Times News World, August 11, 2010

Afghanistan Has A £17-Billion Gold Mine, 20+ Other Minerals

Another bountifully distributed metal is niobium, which is a raw material in manufacturing superconducting steel. The copious accumulation is valued at £55 billion.

By Adrian Bajador

Where Al-Qaeda leader Osama bin Laden might have hid lie a trillion-dollar treasure chest of gold, copper, cobalt and more than twenty other precious minerals. US experts expressed that this startling discovery could dramatically turn the financial tables of the American-created, nine-year-old battlefield.

Metal ores surround the cities of Herat, Kandahar, Mazar-i-Sharif, and even capital Kabul. Deposits are generously sprinkled in the nation’s periphery near Pakistan, which is also the arena of the most fatal encounters between Afghan and American forces.

The United States has discovered nearly $1 trillion in untapped mineral deposits in Afghanistan, far beyond any previously known reserves and enough to fundamentally alter the Afghan economy and perhaps the Afghan war itself, according to senior American government officials.
The previously unknown deposits — including huge veins of iron, copper, cobalt, gold and critical industrial metals like lithium — are so big and include so many minerals that are essential to modern industry that Afghanistan could eventually be transformed into one of the most important mining centers in the world, the United States officials believe.
The New York Times, Jun. 13, 2010

One metal vital to today’s IT industry could be instrumental to Afghanistan’s economic makeover. Lithium, the lightest of the heavy metals, is used in laptops, 3G phones, and even electric cars in the form of lithium-ion batteries. They are more efficient in generating electricity than lead/acid, zinc-carbon and other types of batteries, and are even recyclable.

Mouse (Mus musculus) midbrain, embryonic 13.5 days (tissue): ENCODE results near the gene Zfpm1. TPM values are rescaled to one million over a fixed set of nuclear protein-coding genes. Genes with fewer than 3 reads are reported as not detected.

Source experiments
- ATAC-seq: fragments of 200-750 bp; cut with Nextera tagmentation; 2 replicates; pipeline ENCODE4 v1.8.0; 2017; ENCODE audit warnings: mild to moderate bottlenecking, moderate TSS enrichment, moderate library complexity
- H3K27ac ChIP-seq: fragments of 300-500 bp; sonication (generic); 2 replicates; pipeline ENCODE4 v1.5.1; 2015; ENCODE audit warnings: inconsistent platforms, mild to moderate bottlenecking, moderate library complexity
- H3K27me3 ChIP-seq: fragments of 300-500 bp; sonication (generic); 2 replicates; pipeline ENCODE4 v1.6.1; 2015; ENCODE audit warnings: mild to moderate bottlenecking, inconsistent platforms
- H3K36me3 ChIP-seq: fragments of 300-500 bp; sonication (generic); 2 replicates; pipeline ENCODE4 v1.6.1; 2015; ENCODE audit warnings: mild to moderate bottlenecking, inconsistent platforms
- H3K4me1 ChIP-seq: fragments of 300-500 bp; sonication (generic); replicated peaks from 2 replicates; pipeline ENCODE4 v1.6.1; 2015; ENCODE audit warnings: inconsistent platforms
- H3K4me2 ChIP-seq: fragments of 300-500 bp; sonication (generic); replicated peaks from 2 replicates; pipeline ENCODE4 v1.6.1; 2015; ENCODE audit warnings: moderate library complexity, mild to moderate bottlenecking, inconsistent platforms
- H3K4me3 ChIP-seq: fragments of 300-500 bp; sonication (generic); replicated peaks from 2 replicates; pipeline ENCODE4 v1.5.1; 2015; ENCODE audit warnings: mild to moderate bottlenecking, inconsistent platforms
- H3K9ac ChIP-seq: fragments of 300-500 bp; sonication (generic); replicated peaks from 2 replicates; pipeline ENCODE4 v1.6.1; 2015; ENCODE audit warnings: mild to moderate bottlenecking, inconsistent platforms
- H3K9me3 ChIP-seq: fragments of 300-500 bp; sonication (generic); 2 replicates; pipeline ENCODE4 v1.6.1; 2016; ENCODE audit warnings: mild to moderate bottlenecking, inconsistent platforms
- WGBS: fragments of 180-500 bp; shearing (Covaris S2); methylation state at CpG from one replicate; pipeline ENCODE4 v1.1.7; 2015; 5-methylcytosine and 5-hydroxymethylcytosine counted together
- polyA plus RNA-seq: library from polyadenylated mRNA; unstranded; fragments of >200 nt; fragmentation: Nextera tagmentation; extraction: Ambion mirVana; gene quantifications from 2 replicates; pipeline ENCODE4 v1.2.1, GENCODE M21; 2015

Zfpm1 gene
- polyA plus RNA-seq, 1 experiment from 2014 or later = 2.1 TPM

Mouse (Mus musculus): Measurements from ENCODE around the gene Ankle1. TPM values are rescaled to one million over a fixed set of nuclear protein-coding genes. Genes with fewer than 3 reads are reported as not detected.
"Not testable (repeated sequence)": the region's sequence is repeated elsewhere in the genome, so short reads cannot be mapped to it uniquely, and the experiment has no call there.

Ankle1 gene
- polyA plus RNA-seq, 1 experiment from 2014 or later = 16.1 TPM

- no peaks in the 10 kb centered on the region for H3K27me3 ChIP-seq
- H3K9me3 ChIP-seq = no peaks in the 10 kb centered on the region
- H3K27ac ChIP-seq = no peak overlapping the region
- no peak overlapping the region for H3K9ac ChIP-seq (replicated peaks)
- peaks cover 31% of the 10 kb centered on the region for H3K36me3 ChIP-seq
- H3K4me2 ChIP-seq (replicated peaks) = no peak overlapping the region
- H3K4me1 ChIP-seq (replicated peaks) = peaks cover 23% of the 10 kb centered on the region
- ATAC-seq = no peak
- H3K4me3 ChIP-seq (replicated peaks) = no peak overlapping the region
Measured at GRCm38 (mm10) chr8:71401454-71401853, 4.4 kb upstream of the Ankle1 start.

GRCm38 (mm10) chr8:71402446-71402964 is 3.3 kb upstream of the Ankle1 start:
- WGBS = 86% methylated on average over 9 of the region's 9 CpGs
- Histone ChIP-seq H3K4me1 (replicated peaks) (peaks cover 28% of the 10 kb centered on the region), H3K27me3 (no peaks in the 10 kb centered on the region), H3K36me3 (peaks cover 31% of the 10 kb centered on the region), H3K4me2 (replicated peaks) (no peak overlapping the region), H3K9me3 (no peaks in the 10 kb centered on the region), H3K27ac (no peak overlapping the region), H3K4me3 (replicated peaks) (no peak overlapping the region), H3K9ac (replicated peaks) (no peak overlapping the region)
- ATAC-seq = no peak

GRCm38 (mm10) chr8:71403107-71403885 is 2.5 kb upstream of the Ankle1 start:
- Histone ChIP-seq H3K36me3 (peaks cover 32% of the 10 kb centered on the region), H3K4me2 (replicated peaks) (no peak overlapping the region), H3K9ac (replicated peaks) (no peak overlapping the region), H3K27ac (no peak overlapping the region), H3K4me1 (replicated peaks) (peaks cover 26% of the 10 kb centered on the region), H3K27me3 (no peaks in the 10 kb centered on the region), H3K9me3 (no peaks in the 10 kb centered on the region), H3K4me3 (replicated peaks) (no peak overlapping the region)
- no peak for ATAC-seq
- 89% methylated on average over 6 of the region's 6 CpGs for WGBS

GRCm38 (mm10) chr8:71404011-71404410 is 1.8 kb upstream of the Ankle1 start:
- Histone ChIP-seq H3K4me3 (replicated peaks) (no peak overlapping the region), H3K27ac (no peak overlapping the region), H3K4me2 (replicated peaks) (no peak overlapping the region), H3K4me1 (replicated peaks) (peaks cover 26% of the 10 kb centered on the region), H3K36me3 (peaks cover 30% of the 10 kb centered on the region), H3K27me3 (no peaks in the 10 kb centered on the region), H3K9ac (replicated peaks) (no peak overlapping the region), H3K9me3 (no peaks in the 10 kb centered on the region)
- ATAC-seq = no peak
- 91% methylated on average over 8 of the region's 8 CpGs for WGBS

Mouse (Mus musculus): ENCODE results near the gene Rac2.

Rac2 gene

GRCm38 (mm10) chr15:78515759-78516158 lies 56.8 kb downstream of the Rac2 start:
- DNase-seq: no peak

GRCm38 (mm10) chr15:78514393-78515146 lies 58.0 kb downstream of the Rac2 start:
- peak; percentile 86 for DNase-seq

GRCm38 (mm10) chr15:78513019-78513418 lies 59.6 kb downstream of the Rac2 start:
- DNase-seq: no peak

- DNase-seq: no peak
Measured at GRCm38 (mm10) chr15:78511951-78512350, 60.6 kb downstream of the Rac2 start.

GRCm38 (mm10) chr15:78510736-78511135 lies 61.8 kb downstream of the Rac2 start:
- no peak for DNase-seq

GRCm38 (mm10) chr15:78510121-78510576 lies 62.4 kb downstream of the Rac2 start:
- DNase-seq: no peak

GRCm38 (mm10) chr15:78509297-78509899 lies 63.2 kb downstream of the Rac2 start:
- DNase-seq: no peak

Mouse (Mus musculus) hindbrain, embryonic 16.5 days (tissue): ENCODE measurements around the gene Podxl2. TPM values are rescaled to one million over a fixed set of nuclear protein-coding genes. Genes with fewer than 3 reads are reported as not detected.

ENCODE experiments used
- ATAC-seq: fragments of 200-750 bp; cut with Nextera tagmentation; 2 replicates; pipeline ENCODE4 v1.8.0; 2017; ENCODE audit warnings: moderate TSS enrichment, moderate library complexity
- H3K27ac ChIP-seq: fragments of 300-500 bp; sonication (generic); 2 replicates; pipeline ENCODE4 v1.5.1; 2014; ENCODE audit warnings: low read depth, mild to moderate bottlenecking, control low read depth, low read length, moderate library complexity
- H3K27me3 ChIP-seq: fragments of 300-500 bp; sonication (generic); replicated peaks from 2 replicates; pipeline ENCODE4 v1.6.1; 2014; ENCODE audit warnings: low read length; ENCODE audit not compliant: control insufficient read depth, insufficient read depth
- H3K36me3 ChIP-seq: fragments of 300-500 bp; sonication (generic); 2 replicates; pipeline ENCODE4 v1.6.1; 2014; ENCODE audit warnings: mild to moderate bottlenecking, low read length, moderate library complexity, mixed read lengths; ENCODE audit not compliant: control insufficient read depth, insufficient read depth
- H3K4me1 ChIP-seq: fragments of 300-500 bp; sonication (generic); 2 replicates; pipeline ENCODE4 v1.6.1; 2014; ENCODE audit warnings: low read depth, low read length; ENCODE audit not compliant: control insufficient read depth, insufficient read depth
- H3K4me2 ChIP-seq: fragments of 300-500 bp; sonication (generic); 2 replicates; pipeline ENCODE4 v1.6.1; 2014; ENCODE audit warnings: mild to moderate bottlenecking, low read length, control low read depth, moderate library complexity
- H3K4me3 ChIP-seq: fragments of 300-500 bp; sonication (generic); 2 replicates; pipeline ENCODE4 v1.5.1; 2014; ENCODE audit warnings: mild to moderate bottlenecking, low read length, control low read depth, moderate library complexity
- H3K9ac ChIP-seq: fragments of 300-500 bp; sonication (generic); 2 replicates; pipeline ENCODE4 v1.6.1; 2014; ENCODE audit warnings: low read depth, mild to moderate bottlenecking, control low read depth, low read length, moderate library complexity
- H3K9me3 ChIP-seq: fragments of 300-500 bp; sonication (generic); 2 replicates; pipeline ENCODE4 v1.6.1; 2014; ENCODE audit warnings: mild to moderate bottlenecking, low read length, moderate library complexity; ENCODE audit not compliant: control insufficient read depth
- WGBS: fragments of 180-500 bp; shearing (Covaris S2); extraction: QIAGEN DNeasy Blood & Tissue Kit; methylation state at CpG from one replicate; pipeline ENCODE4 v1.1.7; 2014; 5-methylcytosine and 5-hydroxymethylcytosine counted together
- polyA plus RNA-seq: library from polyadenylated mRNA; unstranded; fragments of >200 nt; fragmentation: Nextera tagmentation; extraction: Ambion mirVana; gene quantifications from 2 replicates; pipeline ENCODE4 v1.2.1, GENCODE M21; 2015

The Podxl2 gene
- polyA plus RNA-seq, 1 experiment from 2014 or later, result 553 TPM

Another bountifully distributed metal is niobium, which is a raw material in manufacturing superconducting steel. The copious accumulation is valued at £55 billion.

As Middle East countries bathe in their ‘black gold”, the yet-unvalued and highly-abundant element is touted to reposition the nation as the “Saudi Arabia of lithium”, according to an internal Pentagon memo.

However, the said US agency only proved the existence of such treasures. A three-dimensional profiling has already been drafted three years ago by an old British bomber – which was left in their files, until the US Department of Defense reviewed it.

Other past-one-billion prized “possessions” and their respective values, in British pound sterling, include iron (285.4), copper (185), cobalt (34), molybdenum (16.2), asbestos (4.2), silver (3.6), potash (3.4), aluminum (3) and other rare earth elements (5.0).

Questions arose as to why the supposedly confidential scoop broke out led some parties to believe that this is to cover up the US’ limited success in its battles against the Taliban, while at the same time, relations with Afghan President Hamid Karzai are getting colder.

Additionally, the controversial finding casts shadows on the true intention of the US-sponsored bombfest.

Meanwhile, although Jalil Jumriany, adviser to the national minister of mines, believes that the treasure chest will become the Afghan economy’s backbone, peace and security will remain to be compromised. The government might clash with the tribal and provincial officials, while claimants China, Russia and the US must sort among themselves ownership of such wealth.

Nonetheless, before counting the earnings, strategic plans to unearth this fortune must be laid out. The country is not backed with a developed mining industry, which could take several years to fully realize the benefits. It only has some small, artisanal ones, which are not sufficient with the astonishing potential, according to Jack Medlin, participant in the United States Geological Survey’s international affairs program.

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